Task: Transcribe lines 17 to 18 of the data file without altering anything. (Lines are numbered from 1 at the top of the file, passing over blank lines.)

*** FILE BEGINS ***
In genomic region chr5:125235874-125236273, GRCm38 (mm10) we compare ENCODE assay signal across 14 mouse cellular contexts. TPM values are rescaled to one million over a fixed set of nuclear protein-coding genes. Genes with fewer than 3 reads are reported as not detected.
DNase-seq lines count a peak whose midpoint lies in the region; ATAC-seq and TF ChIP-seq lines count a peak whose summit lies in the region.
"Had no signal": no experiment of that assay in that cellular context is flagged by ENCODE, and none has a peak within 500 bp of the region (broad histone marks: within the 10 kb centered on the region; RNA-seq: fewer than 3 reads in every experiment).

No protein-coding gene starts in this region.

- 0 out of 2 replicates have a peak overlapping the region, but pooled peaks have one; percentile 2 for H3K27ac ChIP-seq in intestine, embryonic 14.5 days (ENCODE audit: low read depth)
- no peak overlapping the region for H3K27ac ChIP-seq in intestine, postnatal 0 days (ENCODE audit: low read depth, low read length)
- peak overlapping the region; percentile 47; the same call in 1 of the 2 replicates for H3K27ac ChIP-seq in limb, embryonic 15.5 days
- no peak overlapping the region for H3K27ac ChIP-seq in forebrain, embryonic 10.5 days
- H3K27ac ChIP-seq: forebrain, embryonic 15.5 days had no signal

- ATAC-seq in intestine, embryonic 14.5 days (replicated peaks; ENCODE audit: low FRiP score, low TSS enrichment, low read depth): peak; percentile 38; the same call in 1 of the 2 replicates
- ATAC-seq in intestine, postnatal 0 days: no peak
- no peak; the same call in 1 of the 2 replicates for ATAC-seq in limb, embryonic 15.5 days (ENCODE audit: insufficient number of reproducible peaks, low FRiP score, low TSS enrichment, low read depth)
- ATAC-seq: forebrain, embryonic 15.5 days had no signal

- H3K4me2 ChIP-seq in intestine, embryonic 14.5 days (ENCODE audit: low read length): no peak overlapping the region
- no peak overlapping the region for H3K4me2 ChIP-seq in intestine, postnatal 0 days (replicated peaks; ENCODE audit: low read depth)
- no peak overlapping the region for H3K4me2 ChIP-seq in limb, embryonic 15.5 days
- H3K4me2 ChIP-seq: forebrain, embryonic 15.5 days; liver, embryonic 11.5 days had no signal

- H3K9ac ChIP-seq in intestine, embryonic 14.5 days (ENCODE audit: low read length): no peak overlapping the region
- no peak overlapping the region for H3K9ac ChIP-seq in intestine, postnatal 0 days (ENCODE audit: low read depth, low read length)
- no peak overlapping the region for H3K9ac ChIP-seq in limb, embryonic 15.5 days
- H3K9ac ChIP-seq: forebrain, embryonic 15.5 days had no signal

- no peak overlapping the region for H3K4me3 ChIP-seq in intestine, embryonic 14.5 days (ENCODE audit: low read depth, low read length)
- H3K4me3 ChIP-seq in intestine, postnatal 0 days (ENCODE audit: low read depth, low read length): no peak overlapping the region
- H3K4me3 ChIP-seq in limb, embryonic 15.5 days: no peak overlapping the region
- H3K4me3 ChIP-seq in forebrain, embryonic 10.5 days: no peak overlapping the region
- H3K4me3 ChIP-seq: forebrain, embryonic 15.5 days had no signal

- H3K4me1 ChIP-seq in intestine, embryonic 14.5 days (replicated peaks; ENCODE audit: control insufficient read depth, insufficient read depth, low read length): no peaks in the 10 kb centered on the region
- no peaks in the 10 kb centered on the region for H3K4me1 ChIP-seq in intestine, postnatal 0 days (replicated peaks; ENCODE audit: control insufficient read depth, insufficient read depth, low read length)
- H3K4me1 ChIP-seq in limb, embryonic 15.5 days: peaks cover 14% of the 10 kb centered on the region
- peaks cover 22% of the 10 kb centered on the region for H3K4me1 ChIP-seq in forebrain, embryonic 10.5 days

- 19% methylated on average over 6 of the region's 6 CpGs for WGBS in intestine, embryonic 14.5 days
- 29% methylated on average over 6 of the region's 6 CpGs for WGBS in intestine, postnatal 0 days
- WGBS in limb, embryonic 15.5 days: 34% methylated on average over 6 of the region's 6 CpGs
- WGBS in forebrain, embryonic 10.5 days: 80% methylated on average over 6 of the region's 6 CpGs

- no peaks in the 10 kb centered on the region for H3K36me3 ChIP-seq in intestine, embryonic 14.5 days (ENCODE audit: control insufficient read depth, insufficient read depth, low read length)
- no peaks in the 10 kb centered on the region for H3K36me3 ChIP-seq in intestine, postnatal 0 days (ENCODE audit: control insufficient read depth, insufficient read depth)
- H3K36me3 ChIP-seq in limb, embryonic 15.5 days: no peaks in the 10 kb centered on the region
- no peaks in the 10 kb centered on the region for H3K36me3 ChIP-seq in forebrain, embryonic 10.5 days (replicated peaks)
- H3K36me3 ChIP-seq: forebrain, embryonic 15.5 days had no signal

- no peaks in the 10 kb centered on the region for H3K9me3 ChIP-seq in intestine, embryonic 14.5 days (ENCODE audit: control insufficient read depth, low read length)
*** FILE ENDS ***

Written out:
- H3K4me2 ChIP-seq: forebrain, embryonic 15.5 days; liver, embryonic 11.5 days had no signal

- H3K9ac ChIP-seq in intestine, embryonic 14.5 days (ENCODE audit: low read length): no peak overlapping the region